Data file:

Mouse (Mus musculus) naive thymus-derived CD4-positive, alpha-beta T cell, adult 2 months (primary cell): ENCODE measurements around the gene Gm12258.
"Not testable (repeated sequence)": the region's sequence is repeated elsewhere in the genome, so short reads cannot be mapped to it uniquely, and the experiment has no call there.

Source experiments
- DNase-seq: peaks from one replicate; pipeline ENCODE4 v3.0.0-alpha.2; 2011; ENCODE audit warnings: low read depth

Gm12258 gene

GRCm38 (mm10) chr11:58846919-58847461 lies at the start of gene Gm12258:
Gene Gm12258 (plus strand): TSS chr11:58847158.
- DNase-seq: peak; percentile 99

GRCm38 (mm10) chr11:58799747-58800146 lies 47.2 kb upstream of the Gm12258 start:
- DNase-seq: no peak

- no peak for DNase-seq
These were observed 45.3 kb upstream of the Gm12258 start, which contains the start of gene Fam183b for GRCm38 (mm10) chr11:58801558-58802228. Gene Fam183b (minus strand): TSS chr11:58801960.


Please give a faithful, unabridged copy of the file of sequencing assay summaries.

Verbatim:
Mouse (Mus musculus) naive thymus-derived CD4-positive, alpha-beta T cell, adult 2 months (primary cell): ENCODE measurements around the gene Gm12258.
"Not testable (repeated sequence)": the region's sequence is repeated elsewhere in the genome, so short reads cannot be mapped to it uniquely, and the experiment has no call there.

Source experiments
- DNase-seq: peaks from one replicate; pipeline ENCODE4 v3.0.0-alpha.2; 2011; ENCODE audit warnings: low read depth

Gm12258 gene

GRCm38 (mm10) chr11:58846919-58847461 lies at the start of gene Gm12258:
Gene Gm12258 (plus strand): TSS chr11:58847158.
- DNase-seq: peak; percentile 99

GRCm38 (mm10) chr11:58799747-58800146 lies 47.2 kb upstream of the Gm12258 start:
- DNase-seq: no peak

- no peak for DNase-seq
These were observed 45.3 kb upstream of the Gm12258 start, which contains the start of gene Fam183b for GRCm38 (mm10) chr11:58801558-58802228. Gene Fam183b (minus strand): TSS chr11:58801960.